The future of data storage is MRAM

Core Memory by teclasorg
Core Memory by teclasorg

We have been discussing NAND technology for quite awhile now but this month I ran across an article in IEEE Spectrum titled “a SPIN to REMEMBER – Spintronic memories to revolutionize data storage“. The article discussed a form of magneto-resistive random access memory or MRAM that uses quantum mechanical spin effects or spintronics to record data. We have talked about MRAM technology before and progress has been made since then.

Many in the industry will recall that current GMR (Giant Magneto-resistance) heads and TMR (Tunnel magneto-resistance) next generation disk read heads already make use of spintronics to detect magnetized bit values in disk media. GMR heads detect bit values on media by changing its electrical resistance.

Spintronics however can also be used to record data as well as read it. These capabilities are being exploited in MRAM technology which uses a ferro-magnetic material to record data in magnetic spin alignment – spin UP, means 0; spin down, means 1 (or vice versa).

The technologists claim that when MRAM reaches its full potential it could conceivably replace DRAM, SRAM, NAND, and hard disk drives or all current electrical and magnetic data storage. Some of MRAM’s advantages include unlimited write passes, fast reads and writes and data non-volatilility.

MRAM reminds me of old fashioned magnetic core memory (in photo above) which used magnetic polarity to record non-volatile data bits. Core was a memory mainstay in the early years of computing before the advent of semi-conductor devices like DRAM.

Back to future – MRAM

However, the problems with MRAM today are that it is low-density, takes lots of power and is very expensive. But technologists are working on all these problems with the view that the future of data storage will be MRAM. In fact, researchers at the North Carolina State University (NCSU) Electrical Engineering department have been having some success with reducing power requirements and increasing density.

As for data density NCSU researchers now believe they can record data in cells approximating 20 nm across, better than current bit patterned media which is the next generation disk recording media. However reading data out of such a small cell will prove to be difficult and may require a separate read head on top of each cell. The fact that all of this is created with normal silicon fabrication methods make doing so at least feasible but the added chip costs may be hard to justify.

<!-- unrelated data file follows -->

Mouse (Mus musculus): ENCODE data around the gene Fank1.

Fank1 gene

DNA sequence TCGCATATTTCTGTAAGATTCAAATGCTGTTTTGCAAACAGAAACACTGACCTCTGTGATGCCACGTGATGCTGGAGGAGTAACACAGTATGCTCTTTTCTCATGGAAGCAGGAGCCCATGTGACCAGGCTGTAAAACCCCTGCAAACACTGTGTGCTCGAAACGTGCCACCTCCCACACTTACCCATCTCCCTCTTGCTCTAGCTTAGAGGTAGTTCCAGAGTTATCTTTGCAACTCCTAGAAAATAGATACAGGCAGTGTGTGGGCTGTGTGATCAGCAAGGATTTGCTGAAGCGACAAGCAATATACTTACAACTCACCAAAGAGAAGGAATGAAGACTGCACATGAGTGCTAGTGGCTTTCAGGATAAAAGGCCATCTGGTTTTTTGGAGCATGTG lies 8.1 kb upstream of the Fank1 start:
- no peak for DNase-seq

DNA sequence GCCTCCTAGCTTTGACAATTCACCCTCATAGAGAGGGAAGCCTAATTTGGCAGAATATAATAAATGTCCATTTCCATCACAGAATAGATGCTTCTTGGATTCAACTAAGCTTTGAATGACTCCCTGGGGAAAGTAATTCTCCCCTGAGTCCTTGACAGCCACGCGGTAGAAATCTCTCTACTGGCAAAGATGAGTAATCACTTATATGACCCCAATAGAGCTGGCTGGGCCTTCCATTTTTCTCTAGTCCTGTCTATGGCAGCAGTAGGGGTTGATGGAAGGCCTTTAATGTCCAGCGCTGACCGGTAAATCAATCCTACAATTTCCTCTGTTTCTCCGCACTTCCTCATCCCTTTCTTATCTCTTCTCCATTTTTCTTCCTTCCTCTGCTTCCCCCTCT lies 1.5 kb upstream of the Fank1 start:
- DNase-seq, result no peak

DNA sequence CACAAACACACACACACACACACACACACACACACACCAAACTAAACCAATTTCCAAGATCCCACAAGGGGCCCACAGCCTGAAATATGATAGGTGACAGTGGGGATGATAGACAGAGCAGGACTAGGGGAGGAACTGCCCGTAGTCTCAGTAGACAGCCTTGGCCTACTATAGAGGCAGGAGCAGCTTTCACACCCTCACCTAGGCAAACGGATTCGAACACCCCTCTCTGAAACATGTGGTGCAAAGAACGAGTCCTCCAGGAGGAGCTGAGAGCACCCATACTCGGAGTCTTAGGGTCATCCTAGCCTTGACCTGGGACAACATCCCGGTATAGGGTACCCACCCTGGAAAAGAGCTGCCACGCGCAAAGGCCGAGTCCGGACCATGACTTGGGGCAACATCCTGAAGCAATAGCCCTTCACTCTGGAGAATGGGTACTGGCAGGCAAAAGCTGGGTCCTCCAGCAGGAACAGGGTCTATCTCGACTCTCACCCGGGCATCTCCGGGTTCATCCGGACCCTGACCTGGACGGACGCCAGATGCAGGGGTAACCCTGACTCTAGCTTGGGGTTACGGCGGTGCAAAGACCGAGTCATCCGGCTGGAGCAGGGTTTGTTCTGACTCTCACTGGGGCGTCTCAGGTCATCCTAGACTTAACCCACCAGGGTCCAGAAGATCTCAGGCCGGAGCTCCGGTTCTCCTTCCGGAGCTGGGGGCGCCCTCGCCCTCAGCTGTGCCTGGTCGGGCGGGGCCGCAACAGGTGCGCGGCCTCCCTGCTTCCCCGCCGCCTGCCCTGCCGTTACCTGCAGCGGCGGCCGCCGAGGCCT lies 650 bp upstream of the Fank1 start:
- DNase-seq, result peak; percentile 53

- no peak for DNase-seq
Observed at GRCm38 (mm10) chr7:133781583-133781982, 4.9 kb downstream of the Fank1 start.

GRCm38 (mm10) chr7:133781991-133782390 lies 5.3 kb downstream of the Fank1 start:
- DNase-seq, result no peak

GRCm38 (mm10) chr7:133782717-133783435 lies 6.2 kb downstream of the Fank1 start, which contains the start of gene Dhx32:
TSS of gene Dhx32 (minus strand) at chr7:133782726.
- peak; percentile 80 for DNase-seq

Regarding high power, their most recent design records data by electronically controlling the magnetism of a cell. They are using dilute magnetic semiconductor material doped with gallium maganese which can hold spin value alignment (see the article for more information). They are also using a semiconductor p-n junction on top of the MRAM cell. Apparently at the p-n junction they can control the magnetization of the MRAM cells by applying -5 volts or removing this. Today the magnetization is temporary but they are also working on solutions for this as well.

NCSU researchers would be the first to admit that none of this is ready for prime time and they have yet to demonstrate in the lab a MRAM memory device with 20nm cells, but the feeling is it’s all just a matter of time and lot’s of research.

Fortunately, NCSU has lots of help. It seems Freescale, Honeywell, IBM, Toshiba and Micron are also looking into MRAM technology and its applications.

—–

Let’s see, using electron spin alignment in a magnetic medium to record data bits, needs a read head to read out the spin values – couldn’t something like this be used in some sort of next generation disk drive that uses the ferromagnetic material as a recording medium. Hey, aren’t disks already using a ferromagnetic material for recording media? Could MRAM be fabricated/layed down as a form of magnetic disk media?? Maybe there’s life in disks yet….

What do you think?

7 Replies to “The future of data storage is MRAM”

  1. Wow, MRAM does look impressive, especially with unlimited reads and writes.

    However, I have heard HP talk about the memristor, which adds compute logic to the equation. When the memristor is finally commercial, do you see it overtaking MRAM as a result of the fact that you can place compute functionality in RAM or will coexistence be the norm?

    -John

    1. James,Thanks for the comment. MRAM access speeds vary by vendor but are generally on the order of native NAND access times or sub-milesecond.Ray

Comments are closed.